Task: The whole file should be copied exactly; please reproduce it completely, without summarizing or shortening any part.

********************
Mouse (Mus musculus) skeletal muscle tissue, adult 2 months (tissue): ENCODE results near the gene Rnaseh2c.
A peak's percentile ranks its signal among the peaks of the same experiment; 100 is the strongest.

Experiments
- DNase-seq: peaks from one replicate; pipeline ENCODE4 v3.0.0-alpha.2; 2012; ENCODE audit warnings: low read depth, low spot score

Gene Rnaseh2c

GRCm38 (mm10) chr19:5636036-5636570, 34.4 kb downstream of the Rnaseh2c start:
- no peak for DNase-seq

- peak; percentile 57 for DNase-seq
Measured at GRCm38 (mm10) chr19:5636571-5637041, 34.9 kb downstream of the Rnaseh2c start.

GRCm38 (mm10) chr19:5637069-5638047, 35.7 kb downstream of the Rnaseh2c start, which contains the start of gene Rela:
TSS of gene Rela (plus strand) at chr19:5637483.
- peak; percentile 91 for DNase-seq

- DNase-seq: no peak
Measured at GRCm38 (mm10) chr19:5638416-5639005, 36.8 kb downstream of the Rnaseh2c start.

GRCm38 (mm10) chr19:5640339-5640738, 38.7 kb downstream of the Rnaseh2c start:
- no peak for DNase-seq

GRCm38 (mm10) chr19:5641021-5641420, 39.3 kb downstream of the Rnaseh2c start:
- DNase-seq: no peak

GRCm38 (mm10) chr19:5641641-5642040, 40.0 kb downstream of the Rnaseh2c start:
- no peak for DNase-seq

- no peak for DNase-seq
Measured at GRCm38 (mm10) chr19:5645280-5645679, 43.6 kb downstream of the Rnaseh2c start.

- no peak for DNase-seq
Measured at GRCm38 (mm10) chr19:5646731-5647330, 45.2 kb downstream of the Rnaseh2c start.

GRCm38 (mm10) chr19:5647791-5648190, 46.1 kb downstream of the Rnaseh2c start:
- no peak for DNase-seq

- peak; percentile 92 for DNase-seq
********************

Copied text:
Mouse (Mus musculus) skeletal muscle tissue, adult 2 months (tissue): ENCODE results near the gene Rnaseh2c.
A peak's percentile ranks its signal among the peaks of the same experiment; 100 is the strongest.

Experiments
- DNase-seq: peaks from one replicate; pipeline ENCODE4 v3.0.0-alpha.2; 2012; ENCODE audit warnings: low read depth, low spot score

Gene Rnaseh2c

GRCm38 (mm10) chr19:5636036-5636570, 34.4 kb downstream of the Rnaseh2c start:
- no peak for DNase-seq

- peak; percentile 57 for DNase-seq
Measured at GRCm38 (mm10) chr19:5636571-5637041, 34.9 kb downstream of the Rnaseh2c start.

GRCm38 (mm10) chr19:5637069-5638047, 35.7 kb downstream of the Rnaseh2c start, which contains the start of gene Rela:
TSS of gene Rela (plus strand) at chr19:5637483.
- peak; percentile 91 for DNase-seq

- DNase-seq: no peak
Measured at GRCm38 (mm10) chr19:5638416-5639005, 36.8 kb downstream of the Rnaseh2c start.

GRCm38 (mm10) chr19:5640339-5640738, 38.7 kb downstream of the Rnaseh2c start:
- no peak for DNase-seq

GRCm38 (mm10) chr19:5641021-5641420, 39.3 kb downstream of the Rnaseh2c start:
- DNase-seq: no peak

GRCm38 (mm10) chr19:5641641-5642040, 40.0 kb downstream of the Rnaseh2c start:
- no peak for DNase-seq

- no peak for DNase-seq
Measured at GRCm38 (mm10) chr19:5645280-5645679, 43.6 kb downstream of the Rnaseh2c start.

- no peak for DNase-seq
Measured at GRCm38 (mm10) chr19:5646731-5647330, 45.2 kb downstream of the Rnaseh2c start.

GRCm38 (mm10) chr19:5647791-5648190, 46.1 kb downstream of the Rnaseh2c start:
- no peak for DNase-seq

- peak; percentile 92 for DNase-seq